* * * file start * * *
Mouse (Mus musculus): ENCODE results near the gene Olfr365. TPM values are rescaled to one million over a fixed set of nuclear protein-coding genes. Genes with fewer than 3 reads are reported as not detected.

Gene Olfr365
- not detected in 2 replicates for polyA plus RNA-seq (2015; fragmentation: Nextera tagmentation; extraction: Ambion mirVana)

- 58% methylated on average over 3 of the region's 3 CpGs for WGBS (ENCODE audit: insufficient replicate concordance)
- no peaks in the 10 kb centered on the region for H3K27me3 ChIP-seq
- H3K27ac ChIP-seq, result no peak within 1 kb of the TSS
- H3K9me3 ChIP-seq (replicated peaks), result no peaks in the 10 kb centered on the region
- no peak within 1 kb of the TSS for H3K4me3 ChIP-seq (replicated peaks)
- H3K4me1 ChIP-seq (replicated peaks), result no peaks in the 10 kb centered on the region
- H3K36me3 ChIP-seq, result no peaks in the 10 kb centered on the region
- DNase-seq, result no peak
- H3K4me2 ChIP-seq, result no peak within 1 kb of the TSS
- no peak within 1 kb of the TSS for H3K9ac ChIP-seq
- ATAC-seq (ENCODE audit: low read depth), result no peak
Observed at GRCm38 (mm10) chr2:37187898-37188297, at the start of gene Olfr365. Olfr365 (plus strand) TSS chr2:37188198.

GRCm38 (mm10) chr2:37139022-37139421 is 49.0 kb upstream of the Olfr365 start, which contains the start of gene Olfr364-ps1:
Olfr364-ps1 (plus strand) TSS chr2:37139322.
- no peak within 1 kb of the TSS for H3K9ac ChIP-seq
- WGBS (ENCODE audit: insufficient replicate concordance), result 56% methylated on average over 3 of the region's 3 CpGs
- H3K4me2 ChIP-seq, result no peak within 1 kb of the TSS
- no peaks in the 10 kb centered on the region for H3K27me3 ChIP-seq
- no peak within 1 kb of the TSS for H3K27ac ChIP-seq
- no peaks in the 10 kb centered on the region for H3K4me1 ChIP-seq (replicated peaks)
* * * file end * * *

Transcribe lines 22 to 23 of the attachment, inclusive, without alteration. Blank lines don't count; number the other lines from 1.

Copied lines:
- no peak within 1 kb of the TSS for H3K27ac ChIP-seq
- no peaks in the 10 kb centered on the region for H3K4me1 ChIP-seq (replicated peaks)